pnichols 04/14/21 12:26pm Class C Motorhomes
RE: Class C that's easy to fix?

I think et left the building. Yep, possibly ... for some folks enough knowledge is enough, and for others all the knowledge they can get is their goal. :C
pnichols 04/13/21 12:19pm Class C Motorhomes
RE: Overhang construction

Below is a link to the Winnebago brochure for our 2005 Itasca Class C. The last page shows the layout of the internal aluminum framing within the coach walls. Looking closely to see the aluminum framing of the cab overhead, I do not see how the cab overhead structure is going to move up or down, or left or right ... in any motions separate to those of the coach's main living area structure. Hence, how is the cab overhead going to get jostled around any more, or differently, than the whole coach when traveling? https://www.winnebago.com/Files/Images/Winnebago/brochures/2005/05-Spirit-bro.pdf (However, a forward facing cabover window is really going to get blasted by water when traveling in a rain storm - along with the cabover clearance lights!)
pnichols 04/13/21 11:29am Class C Motorhomes
RE: Class C that's easy to fix?

Hmmmm ... I wonder on Class C rigs if mechanics can merely remove the front wheels and then remove the metal liner on the engine side of the either wheel well (I think this sheet metal liner is bolted in/on) to easily get at the sides of the engine? I had the exhaust manifold bolts replaced on our Class C's V10 engine and sure wish I'd asked the mechanic if the above is how he got access to those V10 manifold bolts.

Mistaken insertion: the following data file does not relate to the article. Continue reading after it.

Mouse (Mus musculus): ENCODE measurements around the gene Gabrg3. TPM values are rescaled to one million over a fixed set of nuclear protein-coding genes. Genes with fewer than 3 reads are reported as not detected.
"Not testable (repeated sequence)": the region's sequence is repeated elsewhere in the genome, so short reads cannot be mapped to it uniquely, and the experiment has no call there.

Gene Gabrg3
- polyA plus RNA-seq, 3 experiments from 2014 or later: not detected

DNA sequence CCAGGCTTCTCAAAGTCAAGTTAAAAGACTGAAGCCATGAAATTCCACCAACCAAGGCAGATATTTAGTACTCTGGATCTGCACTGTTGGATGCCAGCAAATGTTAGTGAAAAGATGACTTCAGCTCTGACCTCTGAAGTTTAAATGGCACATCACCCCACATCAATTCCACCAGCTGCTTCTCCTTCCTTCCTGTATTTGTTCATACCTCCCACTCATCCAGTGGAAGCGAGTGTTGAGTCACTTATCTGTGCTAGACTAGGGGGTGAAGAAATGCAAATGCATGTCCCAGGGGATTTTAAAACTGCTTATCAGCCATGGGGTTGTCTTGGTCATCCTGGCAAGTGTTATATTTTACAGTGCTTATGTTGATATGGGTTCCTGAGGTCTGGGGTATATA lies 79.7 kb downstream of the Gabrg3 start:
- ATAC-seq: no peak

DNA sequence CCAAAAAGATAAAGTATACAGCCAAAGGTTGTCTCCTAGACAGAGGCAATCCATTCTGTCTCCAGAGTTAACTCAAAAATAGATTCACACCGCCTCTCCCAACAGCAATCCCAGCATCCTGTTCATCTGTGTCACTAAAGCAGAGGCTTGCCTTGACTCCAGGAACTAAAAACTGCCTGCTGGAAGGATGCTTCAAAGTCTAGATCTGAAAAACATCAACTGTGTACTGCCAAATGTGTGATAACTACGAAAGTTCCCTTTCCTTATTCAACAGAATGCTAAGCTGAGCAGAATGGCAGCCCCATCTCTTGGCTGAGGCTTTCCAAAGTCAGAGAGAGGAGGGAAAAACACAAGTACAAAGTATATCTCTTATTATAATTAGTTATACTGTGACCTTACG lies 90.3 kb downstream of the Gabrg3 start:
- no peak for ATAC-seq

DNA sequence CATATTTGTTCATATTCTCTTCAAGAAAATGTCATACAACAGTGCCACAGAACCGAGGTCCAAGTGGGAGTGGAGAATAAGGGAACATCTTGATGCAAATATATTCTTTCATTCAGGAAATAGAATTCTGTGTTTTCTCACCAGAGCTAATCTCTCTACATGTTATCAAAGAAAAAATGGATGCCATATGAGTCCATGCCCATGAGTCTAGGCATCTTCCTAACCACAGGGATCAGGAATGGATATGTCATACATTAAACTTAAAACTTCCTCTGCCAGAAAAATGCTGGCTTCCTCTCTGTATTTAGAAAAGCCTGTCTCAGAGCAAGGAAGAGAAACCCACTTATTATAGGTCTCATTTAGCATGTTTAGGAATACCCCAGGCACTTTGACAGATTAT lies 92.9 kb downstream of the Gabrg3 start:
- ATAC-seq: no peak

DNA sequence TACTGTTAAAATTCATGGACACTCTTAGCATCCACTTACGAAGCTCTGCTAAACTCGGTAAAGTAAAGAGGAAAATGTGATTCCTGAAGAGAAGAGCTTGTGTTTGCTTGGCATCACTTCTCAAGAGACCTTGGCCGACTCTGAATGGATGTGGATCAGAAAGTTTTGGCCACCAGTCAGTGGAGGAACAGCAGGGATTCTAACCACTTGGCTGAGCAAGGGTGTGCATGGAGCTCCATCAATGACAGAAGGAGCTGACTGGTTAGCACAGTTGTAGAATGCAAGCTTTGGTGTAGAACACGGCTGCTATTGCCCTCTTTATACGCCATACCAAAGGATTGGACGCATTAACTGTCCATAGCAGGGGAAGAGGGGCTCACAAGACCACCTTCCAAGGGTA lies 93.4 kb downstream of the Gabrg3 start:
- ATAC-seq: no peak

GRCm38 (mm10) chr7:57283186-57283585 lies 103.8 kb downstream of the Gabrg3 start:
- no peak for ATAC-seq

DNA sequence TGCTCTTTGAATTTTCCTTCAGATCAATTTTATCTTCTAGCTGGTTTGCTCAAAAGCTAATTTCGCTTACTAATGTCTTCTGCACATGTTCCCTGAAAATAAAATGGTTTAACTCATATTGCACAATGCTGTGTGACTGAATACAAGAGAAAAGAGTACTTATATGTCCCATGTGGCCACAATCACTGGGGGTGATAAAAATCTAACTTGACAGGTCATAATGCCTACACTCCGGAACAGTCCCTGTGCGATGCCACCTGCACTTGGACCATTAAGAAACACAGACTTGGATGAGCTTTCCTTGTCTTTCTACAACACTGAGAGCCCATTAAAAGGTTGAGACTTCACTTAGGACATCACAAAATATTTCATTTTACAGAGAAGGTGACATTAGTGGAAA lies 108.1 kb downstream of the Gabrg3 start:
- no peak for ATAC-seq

pnichols 04/13/21 10:08am Class C Motorhomes
RE: DVD and Blu Ray being discontinued?

You download movies to your tablet or laptop. Or, you can even download them to Google Play Hmmm ... how do I download Netflix, or Acorn, or Britbox, or Xfinity movies unto my laptop??? BTW, I still own and occasionally use a VHS player attached to our big screen at home. VHS images get converted to 4K when we do this. The player would suck a lot of power for RV use, however. Are we assuming that the Internet will never suffer a wide area failure? I predict that day will come, and when it does - a lot us drycamping in our bug-out RVs will wish we had brought along plenty of DVD movies and a player for them. :)
pnichols 04/11/21 10:16pm Technology Corner
RE: Boondocking Resources - Tips, Tricks, and Information

Not sure if this tip has been mentioned before, but here it is: if you are boondocked in a really remote spot, take a GPS waypoint in case you decide to go to town and then return to your campsite after dark. Don't ask me how I figured this out. Dan ... I assume you use Avenza! ;) (I would use my good old Garmin nuvi 3550LM to do the same thing.) BTW, when we boondock there's no going into town allowed, unless it's an emergency - in which case we'd hit the SOS button on our inReach Mini. We only go to a boondock spot fully stocked up just as if we were on an expedition in Outer Mongolia (kindof :B).
pnichols 04/10/21 10:11pm Public Lands, Boondocking and Dry Camping
RE: Thor Majestic 23A